Trends in Sustainable Design: The Late Show Gardens

Gardeners relate to our planet more intimately than most, with their hands in the dirt and their eyes on the weather. So who better to speak to environmental concerns like climate change? The Late Show Gardens, which took place this weekend at Cornerstone Sonoma, invited landscape designers to create gardens around the theme of sustainability...

The gardens featured at The Late Show were not just beautiful spaces, but also potent reminders of how we treat our land and the imminent consequences of our behavior. Some gardens posed thoughtful solutions, offering landscapes of hope and change, while others seemed like bleak prophecies of what's to come.

For some thought-provoking design, and possibly some inspiration for your own outdoor space, take a little tour of some of our favorite gardens from the show:

FIRST ROW
1 and 2 Over Growth, by Beth Mullins of Grows Green, offers a post-industrial aesthetic, juxtaposing the insistent commercial imagery of our culture with natural forms and beautiful furnishings made from discarded industrial waste.
3 The Grow Melt Project, by Peter Good, Liz Einwiller, Adam Greenspan, Sara Kuehl, and David Fong, actively demonstrates the effects of climate change. The designers built an ice wall that steadily melted over the first day of the show, flooding a bed of sculpturally dramatic cacti.
4 and 5 A Garden of Mouthings by Shirley Watts celebrates the honeybee, with a lovely, soaring honeycomb structure, plantings designed to attract bees, and concrete stools varnished with a honey-colored resin.

SECOND ROW
6 Black Soul, by Monica Viarengo, turns our stereotypical associations with the color black on their heads. While black in a landscape generally connotes burn damage and plant death, here the dark colors are used to create a dramatic living palette.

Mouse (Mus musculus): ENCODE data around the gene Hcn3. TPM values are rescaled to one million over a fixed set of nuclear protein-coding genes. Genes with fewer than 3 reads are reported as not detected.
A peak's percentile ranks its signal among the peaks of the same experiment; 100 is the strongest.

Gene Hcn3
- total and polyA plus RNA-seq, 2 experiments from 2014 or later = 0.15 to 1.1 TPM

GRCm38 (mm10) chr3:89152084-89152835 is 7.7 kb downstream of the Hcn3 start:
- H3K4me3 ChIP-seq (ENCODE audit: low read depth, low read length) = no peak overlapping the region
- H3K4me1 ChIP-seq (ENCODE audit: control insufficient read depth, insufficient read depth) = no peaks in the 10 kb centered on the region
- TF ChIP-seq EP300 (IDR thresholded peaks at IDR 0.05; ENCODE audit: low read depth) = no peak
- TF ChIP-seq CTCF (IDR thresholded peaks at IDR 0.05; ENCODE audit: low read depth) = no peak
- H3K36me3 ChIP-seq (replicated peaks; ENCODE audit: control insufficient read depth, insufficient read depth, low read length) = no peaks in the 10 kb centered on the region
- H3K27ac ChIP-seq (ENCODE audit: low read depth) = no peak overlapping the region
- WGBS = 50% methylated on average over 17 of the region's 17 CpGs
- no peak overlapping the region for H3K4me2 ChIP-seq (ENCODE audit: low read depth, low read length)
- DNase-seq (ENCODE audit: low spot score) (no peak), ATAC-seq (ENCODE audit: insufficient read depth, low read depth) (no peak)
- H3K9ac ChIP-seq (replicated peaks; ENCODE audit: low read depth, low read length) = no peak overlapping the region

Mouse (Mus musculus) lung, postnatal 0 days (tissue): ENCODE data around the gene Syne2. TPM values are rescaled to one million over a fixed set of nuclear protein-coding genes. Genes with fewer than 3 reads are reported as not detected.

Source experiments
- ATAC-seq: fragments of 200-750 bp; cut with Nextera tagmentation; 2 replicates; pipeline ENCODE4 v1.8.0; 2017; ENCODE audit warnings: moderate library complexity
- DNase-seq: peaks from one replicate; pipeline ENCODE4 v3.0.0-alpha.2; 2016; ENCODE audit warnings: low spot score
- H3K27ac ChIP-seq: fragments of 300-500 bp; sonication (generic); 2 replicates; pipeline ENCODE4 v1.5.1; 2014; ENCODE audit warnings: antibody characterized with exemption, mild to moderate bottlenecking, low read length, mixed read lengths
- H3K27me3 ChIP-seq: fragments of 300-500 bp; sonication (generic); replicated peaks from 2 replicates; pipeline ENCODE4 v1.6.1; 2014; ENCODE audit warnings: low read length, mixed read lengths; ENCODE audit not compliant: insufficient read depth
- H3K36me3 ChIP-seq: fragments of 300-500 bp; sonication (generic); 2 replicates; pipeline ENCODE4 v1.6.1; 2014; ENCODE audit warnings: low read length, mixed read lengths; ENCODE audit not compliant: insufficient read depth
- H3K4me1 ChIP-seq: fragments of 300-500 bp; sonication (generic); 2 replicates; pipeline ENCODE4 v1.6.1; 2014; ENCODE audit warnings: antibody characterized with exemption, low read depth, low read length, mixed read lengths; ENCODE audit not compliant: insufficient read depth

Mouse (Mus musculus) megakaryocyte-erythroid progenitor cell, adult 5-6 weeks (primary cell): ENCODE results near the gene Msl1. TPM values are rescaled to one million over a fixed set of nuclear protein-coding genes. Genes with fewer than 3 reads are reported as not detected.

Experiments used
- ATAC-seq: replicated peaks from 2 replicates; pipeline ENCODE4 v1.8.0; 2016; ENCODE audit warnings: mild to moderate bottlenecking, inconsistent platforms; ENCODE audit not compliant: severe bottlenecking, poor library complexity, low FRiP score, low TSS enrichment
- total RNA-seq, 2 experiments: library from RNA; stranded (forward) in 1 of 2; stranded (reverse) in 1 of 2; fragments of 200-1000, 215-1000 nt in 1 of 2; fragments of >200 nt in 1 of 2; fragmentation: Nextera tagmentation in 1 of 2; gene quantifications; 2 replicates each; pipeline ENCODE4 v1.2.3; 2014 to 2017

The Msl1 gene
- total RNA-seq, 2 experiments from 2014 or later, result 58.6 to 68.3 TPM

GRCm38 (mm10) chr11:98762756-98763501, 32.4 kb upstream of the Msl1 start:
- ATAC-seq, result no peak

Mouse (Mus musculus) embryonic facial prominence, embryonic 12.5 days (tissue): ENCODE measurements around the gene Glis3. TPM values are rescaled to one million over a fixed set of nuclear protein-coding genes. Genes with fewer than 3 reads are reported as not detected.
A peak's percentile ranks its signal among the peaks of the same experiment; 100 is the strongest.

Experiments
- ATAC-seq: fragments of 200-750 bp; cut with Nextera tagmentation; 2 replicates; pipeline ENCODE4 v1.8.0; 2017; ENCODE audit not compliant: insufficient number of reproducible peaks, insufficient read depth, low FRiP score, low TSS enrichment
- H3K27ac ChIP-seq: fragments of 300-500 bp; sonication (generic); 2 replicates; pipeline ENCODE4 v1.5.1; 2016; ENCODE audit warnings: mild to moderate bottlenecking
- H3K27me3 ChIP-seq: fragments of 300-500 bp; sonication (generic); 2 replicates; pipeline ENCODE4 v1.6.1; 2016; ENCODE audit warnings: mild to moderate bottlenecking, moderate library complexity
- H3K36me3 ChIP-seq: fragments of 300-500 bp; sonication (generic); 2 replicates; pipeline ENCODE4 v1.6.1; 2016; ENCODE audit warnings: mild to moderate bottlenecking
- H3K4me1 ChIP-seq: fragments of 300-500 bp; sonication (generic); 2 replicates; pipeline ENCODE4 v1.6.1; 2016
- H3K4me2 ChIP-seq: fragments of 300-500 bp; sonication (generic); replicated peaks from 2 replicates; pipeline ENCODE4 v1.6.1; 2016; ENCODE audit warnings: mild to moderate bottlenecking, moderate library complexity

7 The Oak and the Olive, by Nick Thayer of Late Afternoon Garden Design, explores the connection between our California climate and that of the Mediterranean. A fountain made from recycled wine-making materials seems perfect in the Sonoma setting.
8 The Hermit's Garden, by Kate and Ben Frey, depicts a bleak future for our natural landscape, where trash grows on trees. Starkly gorgeous.
9 Meditative Remediation, by Emmanuel Donval and Lisa Lee Benjamin, demonstrates how gardens can be used to conserve water rather than waste it. The cattails and other native grasses, planted in grape bins, are a gray water system at work, a natural filtration system to convert wastewater for re-use.
10 We liked this willow archway, so delicate and lovely even though it's growing out of trash cans.

THIRD ROW
11 and 12 ... IN THE AIR, by Conway Cheng Chang, consists largely of tillandsias, or air plants, lashed to bamboo stakes and driftwood sculptures. With these plants whose roots grow in the air, the garden emphasizes the importance of preserving our air quality. Playful touches, like a trampoline, encourage a multi-sensory experience within the "air" theme.
13 Below Above, by Stephen Glassman, built this structure within the surrounding meadow precisely to cause visitors to form a footpath by entering the meadow to observe it.
14 Future Feast in the Garden of Flow/Accumulation, by Suzanne Biaggi and Patrick Picard, includes a table with a living surface and a recycling water feature that feeds the plantings.
15 After the Fall, by Jack Chandler, demonstrates the likely and disastrous consequences of polluting behaviors, with a lush green garden interrupted by pathways of garbage.

To learn more about The Late Show Gardens, and to see photos of other gardens not pictured here, click over to The Late Show website.

(Images: Susie Nadler)

posted originally from: AT:San Francisco

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